The best people for the job.
Riverford’s employees are the people most passionately interested in its values, the best custodians of them, and the most competent to achieve the commercial success necessary to promote those values. They are the people who should also reap the rewards.
It’s not all touchy-feely. Guy’s belief – supported by extensive research - is that employee ownership can deliver commercial as well as emotional benefits: higher productivity, lower attrition, higher morale, greater resilience, and less debt.
Guy’s view is that there is plenty to play for. Although an inspiring leader who rallies staff and customers around a vision of a better way – of eating, of farming, of doing business – he is, by his own admission, not the best manager. To ensure Riverford reaps the benefits of employee ownership, he and the Board have launched a transformative programme of cultural and management changes.
“Most people are better, kinder, less greedy and have more to give than our institutions allow them to demonstrate. We will help Riverford staff build the confidence to be the best possible versions of ourselves.” - Guy Singh-Watson
How it works
Riverford is unusual in handing over such a high percentage (74%) to staff. Many companies who talk about employee ownership are in fact only ceding a low percentage of shares.
Like around half of businesses going into employee ownership, Guy, working with the Board and a group of staff, opted for a trust model – where shares are held in trust for all staff equally – rather than a direct ownership model.
“To me it just felt fairer. Everyone contributes to success, everyone benefits.” - Guy Singh-Watson
A minority of staff would have preferred to own shares directly, but the majority felt that the trust model is a better fit for Riverford’s values.
The change was funded with the help of a loan from Triodos, the Bristol-based, ethical bank, with Guy taking his money – reckoned to be about half or less of Riverford’s market value – over a number of years.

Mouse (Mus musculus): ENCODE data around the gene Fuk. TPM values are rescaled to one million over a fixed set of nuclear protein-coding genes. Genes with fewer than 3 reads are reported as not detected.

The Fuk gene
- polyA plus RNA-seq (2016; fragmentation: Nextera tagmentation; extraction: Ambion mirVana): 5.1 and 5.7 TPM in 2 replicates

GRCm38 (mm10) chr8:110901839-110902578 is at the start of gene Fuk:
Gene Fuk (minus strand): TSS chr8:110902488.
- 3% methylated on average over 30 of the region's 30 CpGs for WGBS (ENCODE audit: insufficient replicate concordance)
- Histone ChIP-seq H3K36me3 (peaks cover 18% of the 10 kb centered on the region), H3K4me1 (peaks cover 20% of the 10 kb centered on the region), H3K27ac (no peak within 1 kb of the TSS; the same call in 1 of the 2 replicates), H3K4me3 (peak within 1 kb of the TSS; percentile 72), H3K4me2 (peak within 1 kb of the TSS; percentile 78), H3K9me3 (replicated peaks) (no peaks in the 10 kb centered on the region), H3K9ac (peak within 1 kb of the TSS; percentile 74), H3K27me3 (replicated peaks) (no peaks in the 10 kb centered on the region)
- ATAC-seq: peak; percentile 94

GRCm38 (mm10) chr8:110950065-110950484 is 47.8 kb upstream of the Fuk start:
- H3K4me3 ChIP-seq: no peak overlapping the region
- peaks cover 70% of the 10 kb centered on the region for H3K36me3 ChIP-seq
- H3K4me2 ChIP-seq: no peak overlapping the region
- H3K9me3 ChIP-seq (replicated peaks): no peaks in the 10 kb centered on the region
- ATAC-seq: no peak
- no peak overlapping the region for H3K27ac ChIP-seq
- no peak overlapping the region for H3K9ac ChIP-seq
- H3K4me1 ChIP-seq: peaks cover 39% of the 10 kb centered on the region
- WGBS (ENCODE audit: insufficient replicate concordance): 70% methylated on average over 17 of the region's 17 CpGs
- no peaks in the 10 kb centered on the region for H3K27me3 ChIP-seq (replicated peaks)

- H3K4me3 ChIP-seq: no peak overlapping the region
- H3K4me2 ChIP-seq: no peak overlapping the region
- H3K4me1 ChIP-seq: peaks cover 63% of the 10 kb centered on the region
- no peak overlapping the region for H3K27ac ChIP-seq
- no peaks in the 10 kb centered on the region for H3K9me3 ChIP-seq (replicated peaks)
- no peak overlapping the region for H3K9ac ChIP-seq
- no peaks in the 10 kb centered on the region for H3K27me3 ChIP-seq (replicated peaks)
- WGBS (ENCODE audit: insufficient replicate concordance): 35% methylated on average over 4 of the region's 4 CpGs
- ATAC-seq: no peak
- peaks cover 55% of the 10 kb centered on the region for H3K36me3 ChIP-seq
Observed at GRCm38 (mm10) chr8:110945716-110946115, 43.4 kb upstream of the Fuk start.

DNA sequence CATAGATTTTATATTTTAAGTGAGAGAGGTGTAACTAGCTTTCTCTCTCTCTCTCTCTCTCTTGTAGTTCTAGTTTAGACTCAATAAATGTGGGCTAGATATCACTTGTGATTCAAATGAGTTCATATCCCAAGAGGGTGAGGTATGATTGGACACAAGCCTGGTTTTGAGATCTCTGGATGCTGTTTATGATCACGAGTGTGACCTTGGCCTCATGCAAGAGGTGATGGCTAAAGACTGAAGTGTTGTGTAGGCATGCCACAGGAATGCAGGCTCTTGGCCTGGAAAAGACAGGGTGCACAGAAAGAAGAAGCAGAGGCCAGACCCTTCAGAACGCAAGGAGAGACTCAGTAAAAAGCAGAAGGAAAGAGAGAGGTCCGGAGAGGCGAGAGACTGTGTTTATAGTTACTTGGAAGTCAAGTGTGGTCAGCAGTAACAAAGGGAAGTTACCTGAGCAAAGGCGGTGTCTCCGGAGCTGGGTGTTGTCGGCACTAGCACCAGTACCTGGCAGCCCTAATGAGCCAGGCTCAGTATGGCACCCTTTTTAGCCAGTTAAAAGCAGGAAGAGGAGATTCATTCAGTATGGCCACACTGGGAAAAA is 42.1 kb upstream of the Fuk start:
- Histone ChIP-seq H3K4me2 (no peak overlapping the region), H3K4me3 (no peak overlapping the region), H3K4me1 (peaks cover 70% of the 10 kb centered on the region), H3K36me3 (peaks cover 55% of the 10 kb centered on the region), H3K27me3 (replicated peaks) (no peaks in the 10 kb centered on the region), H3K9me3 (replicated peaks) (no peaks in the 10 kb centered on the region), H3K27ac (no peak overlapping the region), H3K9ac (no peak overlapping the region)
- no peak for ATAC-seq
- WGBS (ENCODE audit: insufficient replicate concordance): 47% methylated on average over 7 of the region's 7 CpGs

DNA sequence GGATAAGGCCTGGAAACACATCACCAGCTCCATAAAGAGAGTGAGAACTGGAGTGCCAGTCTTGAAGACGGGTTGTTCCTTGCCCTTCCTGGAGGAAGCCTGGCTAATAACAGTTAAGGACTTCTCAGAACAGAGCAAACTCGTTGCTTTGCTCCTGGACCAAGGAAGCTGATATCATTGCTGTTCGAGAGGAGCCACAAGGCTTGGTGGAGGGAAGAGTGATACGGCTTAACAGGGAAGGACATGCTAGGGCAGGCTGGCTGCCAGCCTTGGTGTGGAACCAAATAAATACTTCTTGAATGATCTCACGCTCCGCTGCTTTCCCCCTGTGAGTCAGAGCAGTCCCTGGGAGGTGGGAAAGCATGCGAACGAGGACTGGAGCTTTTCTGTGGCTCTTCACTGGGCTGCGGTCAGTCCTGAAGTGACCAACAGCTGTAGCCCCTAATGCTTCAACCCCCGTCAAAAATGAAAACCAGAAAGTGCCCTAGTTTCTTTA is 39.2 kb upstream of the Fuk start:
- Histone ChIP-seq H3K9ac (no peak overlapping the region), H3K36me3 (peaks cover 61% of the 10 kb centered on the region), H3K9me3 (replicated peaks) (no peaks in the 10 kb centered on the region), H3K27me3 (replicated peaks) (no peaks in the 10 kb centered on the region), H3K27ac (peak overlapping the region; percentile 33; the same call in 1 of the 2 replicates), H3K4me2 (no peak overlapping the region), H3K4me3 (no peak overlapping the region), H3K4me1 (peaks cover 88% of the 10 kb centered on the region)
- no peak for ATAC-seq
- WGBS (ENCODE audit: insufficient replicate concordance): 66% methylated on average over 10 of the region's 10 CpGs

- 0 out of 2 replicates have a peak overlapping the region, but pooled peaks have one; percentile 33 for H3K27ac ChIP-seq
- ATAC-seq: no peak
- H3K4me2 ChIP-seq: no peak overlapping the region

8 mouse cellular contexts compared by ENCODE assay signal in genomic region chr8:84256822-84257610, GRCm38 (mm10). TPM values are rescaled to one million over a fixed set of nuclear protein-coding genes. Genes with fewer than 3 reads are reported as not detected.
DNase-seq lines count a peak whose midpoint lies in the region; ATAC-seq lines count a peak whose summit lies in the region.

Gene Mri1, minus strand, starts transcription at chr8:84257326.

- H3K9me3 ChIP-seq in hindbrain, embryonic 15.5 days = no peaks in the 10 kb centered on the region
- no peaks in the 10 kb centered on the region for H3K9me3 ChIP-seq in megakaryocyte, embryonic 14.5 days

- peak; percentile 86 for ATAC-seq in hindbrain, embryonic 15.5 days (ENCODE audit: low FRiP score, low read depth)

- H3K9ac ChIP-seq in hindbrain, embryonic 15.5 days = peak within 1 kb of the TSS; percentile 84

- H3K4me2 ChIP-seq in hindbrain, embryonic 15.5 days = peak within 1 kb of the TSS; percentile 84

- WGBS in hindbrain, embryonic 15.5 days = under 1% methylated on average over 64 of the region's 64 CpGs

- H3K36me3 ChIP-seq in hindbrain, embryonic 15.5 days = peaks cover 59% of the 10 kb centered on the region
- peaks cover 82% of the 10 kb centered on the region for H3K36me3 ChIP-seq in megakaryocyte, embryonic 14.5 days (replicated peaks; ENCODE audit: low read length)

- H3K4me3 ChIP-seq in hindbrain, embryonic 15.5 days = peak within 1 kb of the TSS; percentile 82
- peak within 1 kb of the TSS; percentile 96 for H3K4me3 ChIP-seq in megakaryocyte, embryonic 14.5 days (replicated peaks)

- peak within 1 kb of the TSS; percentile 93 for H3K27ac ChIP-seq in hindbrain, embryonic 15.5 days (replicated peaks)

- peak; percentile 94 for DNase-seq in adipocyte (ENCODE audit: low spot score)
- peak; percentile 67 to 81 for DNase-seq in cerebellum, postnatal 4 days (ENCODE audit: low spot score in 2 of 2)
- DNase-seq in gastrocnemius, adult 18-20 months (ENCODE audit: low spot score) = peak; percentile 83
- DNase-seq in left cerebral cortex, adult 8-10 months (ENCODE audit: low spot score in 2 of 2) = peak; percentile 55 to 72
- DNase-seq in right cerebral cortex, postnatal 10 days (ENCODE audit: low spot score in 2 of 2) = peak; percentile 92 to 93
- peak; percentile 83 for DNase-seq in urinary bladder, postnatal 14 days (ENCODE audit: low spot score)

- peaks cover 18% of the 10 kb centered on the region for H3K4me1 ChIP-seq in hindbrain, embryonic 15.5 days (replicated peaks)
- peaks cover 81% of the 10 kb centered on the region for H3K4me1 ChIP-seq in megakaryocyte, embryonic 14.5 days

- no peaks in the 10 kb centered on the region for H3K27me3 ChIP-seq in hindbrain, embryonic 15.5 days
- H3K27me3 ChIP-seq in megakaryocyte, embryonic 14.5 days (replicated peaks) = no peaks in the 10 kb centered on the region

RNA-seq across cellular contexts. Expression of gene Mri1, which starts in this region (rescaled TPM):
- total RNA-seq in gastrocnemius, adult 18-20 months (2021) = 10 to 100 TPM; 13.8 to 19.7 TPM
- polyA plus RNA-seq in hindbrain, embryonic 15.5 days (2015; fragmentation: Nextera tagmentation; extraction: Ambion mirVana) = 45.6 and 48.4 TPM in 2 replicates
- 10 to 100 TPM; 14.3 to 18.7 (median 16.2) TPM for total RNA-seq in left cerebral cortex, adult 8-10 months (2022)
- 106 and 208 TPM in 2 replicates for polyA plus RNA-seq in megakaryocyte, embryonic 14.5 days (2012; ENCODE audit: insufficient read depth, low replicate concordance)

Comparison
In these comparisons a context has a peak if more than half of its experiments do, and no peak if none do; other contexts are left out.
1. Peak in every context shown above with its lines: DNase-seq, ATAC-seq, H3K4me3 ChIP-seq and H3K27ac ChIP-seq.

John Lewis is a good model of how employee ownership can be combined with conventional management structure to achieve both commercial success and accountability to founding values. Riverford continues to have a conventional board, strengthened by two non-executive directors and an employee council.
Employee ownership – a gathering movement?
Employee ownership is not new. The most cited example is the John Lewis Partnership, founded in 1929. In the twelve years that Riverford has been considering employee ownership, we have met or scrutinised a whole range of businesses:
- John Lewis Partnership, employee owned since 1929
- Wilkin and Sons, employee owned since 1989
- Gripple, employee owned since 2011
- Union Industries, employee owned since 2014
- Childbase Partnership, employee owned since 2000
- Cambridge Weight Plan, employee owned since 2014
Their models of employee ownership are as diverse as the industries they operate in, and Riverford recognises that this is a developing sector with no cookie-cutter solution to apply. But we remain convinced that employee ownership will deliver for Riverford – and could for many others.
Since 2010, employee ownership has seen growth of around 60%; there are now more than 320 employee-owned businesses in the UK, with more than 210,000 employees. Half that growth has been since 2014, when the government introduced Employee Ownership Trust tax incentives. According to Deb Oxley, head of the Employee Ownership Association, around half the business are choosing the trust route as opposed to direct ownership of shares.
“If each of us at Riverford achieves three-quarters of our potential, we will fly – and we hope others will follow. I find myself as excited about this next leg of Riverford’s journey as when I sowed my first organic leeks all those years ago.” - Guy Singh-Watson